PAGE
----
• The locker room conversation between Konnan and Hernandez clears up whether the mentor is on the side of the champ or of the challenger. Hernandez at first attempts to get over how he helped Puma out in his fight with Drago, but Konnan calls him out as trying to hurt the champ. To this, Hernandez gives up the charade and launches straight into threats against the champ. His allegiance – or lack thereof – is now clear, yet his motivations remain muddled. It is difficult to put a thumb on a man who seems only to want to watch the world burn, a man out only for himself and honour be damned.


  • DelAvar Daivari got his rudo character over with the Temple crowd – the people definitely despise him. That was the first thing this brief “match” accomplished. The second was to build on this fledgeling feud between the wealthy newcomer and the former AAA Heavyweight Champion. The third thing this segment accomplished was a push for Texano as a tecnico. The crowd responded with a resounding pop at his entrance and beat-down. He has no one better to make himself look like a saint than Daivari, who is already hated. The eventual contest between these two, if it ever comes to pass, will be one very physical.


  • The tag match was heavy on story and a bit light on action. Puma was electric, as he always is. Hernandez, although a consummate showman, is revealing himself to be not much more than a punch/kick/suicide dive luchadore, and he displayed his somewhat limited and brutish move set in this match. Since this match was all about the odds at which the champion and challenger found themselves, Cage and King Cuerno were unjustly underutilized. Cage picked up a massive win by pinning the reigning champion, a feat that King Cuerno can already boast. I would not be surprised to see these two challenge each other for the right to challenge for the gold, eventually.


  • But the story of the match was Hernandez finally showing his true colours openly and unapologetic. Turning his back on Konnan, attacking Prince Puma and turning the crowd firmly against him, he became the rudo we all should have seen him to be from day one. He is truly out for himself, and out for gold, and despite remaining untested in Lucha: Underground singles competition, he has looked impressive thus far and potentially poses a legitimate threat to Puma’s reign. Perhaps we may see a mean streak come out in the champ if and when these two square off in the ring.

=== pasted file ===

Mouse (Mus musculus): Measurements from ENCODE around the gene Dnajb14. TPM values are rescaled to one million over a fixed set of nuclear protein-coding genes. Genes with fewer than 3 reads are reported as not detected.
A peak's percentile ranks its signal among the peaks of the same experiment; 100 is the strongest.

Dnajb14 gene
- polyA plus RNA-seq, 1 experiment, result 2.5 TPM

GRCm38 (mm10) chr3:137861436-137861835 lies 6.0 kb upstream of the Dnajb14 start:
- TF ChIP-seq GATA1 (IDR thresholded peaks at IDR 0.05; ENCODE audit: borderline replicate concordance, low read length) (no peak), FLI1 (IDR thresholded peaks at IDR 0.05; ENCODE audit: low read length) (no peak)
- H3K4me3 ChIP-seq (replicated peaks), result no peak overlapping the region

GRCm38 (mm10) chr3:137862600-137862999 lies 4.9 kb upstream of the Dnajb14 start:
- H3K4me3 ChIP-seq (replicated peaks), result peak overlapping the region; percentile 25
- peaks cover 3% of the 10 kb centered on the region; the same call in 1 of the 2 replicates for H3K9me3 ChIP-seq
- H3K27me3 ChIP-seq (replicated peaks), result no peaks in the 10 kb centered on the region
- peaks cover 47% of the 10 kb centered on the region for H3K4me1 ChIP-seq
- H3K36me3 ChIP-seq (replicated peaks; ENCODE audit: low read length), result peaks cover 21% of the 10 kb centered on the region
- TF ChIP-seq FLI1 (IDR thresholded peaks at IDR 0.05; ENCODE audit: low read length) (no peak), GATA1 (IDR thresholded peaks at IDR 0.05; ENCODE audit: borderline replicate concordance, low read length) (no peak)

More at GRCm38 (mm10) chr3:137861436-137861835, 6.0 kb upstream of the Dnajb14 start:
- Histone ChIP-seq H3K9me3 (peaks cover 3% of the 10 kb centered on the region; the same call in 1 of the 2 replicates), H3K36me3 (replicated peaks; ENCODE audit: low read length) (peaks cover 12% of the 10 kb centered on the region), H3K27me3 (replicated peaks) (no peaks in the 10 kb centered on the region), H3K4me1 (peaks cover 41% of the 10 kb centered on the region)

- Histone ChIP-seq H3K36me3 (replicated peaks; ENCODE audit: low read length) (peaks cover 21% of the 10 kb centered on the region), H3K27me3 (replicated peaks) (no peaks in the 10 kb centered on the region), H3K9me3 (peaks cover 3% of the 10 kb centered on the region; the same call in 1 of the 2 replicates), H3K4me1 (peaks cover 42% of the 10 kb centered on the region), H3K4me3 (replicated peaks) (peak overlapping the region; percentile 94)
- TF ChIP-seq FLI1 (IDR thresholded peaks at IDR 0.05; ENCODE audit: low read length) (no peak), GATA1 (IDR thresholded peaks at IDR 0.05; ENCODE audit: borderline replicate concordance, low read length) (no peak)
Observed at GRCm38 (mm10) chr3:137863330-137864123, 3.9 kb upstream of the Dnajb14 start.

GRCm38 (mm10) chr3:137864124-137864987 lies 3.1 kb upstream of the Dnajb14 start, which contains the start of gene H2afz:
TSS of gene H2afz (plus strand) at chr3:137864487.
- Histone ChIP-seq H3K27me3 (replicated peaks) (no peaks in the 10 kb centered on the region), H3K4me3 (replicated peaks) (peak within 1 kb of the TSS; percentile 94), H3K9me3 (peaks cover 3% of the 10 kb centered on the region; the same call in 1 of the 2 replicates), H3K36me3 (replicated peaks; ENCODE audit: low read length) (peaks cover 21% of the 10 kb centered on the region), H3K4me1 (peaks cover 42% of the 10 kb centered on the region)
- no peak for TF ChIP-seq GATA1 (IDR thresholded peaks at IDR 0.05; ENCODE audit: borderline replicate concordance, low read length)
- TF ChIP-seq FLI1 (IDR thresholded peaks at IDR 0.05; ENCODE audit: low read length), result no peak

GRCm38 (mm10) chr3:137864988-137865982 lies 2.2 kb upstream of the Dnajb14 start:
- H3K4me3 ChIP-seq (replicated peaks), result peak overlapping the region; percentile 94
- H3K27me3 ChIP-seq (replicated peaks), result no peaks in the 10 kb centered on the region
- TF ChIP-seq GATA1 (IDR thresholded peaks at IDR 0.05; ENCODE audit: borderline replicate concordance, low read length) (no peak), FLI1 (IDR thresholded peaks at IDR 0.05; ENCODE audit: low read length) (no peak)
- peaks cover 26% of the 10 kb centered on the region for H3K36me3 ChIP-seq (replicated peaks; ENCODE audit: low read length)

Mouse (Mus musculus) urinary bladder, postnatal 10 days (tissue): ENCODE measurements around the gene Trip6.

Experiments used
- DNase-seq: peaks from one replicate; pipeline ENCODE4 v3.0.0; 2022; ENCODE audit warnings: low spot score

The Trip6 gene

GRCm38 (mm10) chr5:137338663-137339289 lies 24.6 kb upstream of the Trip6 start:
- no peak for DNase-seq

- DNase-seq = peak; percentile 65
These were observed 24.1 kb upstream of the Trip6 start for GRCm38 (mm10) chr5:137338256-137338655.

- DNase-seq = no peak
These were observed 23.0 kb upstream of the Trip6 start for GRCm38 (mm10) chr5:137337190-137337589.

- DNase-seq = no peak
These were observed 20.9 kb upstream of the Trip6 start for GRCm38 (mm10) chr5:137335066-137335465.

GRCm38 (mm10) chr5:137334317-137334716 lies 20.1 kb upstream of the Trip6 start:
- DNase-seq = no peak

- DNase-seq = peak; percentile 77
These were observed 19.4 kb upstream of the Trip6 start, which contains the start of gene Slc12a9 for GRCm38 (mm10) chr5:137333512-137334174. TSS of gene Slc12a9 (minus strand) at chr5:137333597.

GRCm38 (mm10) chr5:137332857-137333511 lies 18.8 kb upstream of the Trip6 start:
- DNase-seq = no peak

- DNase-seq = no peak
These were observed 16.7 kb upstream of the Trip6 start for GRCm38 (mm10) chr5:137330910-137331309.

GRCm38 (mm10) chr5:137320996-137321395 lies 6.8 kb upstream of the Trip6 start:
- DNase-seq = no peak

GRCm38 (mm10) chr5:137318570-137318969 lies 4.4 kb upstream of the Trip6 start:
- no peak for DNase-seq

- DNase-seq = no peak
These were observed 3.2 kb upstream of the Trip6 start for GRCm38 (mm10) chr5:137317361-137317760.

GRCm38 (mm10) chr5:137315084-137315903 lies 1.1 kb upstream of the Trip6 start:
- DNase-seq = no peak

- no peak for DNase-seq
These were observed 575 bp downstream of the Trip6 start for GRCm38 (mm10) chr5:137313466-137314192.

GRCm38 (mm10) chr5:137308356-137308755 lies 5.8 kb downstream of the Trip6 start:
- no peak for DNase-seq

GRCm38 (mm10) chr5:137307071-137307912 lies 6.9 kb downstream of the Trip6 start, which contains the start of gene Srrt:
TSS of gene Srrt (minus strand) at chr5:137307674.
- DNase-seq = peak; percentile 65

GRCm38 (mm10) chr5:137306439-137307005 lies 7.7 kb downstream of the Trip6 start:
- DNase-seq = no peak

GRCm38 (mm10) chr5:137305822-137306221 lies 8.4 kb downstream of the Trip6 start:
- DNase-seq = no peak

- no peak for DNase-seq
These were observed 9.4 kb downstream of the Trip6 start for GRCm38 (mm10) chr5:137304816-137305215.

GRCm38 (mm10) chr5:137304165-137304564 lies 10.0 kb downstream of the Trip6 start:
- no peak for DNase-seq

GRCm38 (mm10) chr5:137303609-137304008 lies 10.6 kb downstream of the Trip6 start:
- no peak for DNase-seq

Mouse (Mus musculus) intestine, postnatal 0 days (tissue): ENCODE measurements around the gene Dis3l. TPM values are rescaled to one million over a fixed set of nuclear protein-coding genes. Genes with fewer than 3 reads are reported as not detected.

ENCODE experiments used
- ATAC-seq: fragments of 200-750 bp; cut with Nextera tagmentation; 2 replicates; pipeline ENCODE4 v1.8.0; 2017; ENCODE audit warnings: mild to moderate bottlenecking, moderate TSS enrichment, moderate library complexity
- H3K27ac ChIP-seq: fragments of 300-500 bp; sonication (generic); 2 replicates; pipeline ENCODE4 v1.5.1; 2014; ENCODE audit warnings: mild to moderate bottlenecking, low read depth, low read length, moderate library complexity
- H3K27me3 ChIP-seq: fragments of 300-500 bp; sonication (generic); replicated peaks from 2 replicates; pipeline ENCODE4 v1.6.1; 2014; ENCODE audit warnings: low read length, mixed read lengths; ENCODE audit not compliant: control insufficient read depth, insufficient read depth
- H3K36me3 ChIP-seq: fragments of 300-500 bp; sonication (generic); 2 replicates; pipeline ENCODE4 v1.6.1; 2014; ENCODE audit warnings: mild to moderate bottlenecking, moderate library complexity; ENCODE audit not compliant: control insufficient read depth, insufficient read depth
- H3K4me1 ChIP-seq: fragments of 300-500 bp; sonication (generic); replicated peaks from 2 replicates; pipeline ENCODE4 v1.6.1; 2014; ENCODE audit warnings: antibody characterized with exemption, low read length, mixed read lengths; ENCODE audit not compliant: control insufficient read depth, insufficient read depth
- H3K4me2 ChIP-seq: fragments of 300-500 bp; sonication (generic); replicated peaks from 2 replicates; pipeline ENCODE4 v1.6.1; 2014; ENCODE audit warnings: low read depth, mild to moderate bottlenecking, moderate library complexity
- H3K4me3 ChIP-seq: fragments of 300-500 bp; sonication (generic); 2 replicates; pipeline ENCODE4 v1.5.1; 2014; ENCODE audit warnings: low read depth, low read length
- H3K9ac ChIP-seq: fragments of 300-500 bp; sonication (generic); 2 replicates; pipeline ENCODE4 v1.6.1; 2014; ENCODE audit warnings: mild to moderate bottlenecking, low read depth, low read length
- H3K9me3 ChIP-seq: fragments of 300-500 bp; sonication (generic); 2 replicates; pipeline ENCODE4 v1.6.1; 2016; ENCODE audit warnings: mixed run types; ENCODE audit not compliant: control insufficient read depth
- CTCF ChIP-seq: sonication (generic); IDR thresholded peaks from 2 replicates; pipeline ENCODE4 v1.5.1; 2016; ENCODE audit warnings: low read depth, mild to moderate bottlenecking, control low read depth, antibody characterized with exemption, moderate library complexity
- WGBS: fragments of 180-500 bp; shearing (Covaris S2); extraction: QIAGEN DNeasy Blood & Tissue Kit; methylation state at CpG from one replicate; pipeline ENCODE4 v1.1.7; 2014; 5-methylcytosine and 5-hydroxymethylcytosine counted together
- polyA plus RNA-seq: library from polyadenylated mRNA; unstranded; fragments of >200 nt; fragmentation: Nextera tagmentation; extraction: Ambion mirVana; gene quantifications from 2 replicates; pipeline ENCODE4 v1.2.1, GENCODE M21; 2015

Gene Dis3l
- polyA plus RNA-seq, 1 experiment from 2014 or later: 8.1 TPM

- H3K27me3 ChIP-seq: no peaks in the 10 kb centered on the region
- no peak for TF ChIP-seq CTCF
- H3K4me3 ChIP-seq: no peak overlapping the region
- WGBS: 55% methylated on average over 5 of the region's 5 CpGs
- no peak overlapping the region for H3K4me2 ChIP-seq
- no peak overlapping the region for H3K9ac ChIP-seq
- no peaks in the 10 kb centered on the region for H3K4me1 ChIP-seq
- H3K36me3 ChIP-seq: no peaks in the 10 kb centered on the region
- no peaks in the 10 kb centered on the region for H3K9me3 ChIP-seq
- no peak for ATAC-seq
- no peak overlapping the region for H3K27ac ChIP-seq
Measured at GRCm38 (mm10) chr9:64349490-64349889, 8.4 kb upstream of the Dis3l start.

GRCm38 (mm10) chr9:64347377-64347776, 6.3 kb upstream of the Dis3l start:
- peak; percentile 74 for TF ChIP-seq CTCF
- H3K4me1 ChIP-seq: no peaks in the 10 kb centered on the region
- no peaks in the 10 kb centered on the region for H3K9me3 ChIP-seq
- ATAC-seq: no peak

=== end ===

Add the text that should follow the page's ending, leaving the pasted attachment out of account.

• What can one say about Mundo and Patron? Two professionals in every sense of the word, classy, savvy and skilled. They told a great story in the ring tonight, and built one hell of a fantastic match. It began slow and built tempo, excitement and impact, until it reached a crescendo with a series of close calls and false finishes. Both men are tecnicos with massive favour from the crowd, but the stakes being what they were it was exciting to see the gloves come off: first Patron and then Mundo began early on to exhibit underhanded tactics in attempt to gain an edge.


  • Probably the best thing about this match was its potential to draw in more new viewers to Lucha: Underground. Both Mundo and Patron gained fame in the world of WWE, which is where a large part of their fanbase still reside. Their styles lend themselves to lucha libre but equally so to the American-style of catch wrestling, and any fans who are used to WWE and want to give LU a try, this would be a perfect match to get them hooked. It came across like a high-octane version of the matches you see on Raw or Smackdown or NXT, but compromising none of the edgy style and grace of lucha libre.


  • Mil Muertes is back from the dead, again. What memory will he have, if any, of Katrina’s betrayal? Or is this, in the end, her own sick game? Will Muertes seek revenge on Fenix, or will he be set on a new path? Stay tuned to see.

Photos copyright El Rey Network.